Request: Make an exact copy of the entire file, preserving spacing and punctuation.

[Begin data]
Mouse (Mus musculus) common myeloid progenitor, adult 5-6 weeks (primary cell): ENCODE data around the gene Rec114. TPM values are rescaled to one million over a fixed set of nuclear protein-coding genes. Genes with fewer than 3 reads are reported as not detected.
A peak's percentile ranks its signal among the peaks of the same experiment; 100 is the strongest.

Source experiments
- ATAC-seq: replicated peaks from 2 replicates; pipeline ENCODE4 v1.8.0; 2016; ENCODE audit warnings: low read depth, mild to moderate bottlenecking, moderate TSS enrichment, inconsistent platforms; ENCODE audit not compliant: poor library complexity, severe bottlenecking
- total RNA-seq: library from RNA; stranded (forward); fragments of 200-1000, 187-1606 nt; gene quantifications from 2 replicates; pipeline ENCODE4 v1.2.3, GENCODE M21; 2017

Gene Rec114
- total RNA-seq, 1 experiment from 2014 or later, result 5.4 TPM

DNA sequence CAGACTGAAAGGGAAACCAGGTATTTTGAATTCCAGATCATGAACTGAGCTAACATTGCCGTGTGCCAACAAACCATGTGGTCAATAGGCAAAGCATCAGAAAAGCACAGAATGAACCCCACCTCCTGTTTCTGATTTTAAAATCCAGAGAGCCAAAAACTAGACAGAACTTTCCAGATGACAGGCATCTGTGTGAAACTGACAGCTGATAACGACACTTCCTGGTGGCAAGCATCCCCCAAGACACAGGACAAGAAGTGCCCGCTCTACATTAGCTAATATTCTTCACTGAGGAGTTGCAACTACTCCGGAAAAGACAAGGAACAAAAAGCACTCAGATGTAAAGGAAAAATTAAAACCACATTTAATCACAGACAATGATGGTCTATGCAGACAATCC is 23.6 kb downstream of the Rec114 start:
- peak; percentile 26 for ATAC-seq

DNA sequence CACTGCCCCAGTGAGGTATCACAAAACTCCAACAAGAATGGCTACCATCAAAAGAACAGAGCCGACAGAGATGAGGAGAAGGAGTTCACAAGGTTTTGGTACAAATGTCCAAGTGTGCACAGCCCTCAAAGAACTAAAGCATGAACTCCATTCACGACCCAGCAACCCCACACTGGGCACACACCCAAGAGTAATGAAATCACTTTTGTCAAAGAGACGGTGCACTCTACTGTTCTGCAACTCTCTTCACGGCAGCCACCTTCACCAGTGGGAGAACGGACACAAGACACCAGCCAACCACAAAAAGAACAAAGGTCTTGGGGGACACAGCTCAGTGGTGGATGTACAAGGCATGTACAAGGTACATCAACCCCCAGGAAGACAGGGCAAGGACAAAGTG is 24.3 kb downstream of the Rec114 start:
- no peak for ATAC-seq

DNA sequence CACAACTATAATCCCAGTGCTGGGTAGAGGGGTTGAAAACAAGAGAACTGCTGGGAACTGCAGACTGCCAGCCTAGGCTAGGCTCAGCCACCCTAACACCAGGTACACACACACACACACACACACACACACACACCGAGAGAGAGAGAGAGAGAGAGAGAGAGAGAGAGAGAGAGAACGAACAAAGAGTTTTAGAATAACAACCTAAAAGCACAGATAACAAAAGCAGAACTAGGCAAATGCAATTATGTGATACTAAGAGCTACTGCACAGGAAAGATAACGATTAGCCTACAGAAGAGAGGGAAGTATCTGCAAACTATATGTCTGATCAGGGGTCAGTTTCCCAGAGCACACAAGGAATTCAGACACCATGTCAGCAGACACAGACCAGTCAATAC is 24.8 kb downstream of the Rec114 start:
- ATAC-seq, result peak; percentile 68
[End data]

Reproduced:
Mouse (Mus musculus) common myeloid progenitor, adult 5-6 weeks (primary cell): ENCODE data around the gene Rec114. TPM values are rescaled to one million over a fixed set of nuclear protein-coding genes. Genes with fewer than 3 reads are reported as not detected.
A peak's percentile ranks its signal among the peaks of the same experiment; 100 is the strongest.

Source experiments
- ATAC-seq: replicated peaks from 2 replicates; pipeline ENCODE4 v1.8.0; 2016; ENCODE audit warnings: low read depth, mild to moderate bottlenecking, moderate TSS enrichment, inconsistent platforms; ENCODE audit not compliant: poor library complexity, severe bottlenecking
- total RNA-seq: library from RNA; stranded (forward); fragments of 200-1000, 187-1606 nt; gene quantifications from 2 replicates; pipeline ENCODE4 v1.2.3, GENCODE M21; 2017

Gene Rec114
- total RNA-seq, 1 experiment from 2014 or later, result 5.4 TPM

DNA sequence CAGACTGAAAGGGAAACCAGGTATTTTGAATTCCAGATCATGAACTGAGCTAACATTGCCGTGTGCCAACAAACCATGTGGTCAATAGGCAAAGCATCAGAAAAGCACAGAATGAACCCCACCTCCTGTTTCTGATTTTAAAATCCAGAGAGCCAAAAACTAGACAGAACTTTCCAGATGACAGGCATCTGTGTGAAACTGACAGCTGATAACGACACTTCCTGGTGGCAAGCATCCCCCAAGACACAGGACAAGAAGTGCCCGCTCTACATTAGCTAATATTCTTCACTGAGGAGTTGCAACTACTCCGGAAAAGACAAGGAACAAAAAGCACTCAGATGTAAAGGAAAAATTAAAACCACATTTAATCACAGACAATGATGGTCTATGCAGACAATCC is 23.6 kb downstream of the Rec114 start:
- peak; percentile 26 for ATAC-seq

DNA sequence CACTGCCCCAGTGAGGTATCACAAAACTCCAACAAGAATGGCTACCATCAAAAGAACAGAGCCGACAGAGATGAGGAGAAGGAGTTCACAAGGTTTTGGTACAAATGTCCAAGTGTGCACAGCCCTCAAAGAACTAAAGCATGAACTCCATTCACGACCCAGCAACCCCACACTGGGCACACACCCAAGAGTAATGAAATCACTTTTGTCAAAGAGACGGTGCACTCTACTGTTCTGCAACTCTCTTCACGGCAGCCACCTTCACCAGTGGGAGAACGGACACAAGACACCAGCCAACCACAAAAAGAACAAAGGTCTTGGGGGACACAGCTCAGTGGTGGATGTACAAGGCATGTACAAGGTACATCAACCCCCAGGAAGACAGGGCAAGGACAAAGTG is 24.3 kb downstream of the Rec114 start:
- no peak for ATAC-seq

DNA sequence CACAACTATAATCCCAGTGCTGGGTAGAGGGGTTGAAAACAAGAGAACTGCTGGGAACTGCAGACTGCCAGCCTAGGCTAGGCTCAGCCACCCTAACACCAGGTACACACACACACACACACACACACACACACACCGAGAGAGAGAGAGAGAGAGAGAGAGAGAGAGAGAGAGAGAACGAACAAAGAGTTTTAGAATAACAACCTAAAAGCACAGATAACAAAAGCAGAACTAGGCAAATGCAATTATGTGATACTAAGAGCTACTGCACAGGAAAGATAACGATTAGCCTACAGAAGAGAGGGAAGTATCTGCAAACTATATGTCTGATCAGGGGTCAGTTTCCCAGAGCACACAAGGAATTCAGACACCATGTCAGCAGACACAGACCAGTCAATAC is 24.8 kb downstream of the Rec114 start:
- ATAC-seq, result peak; percentile 68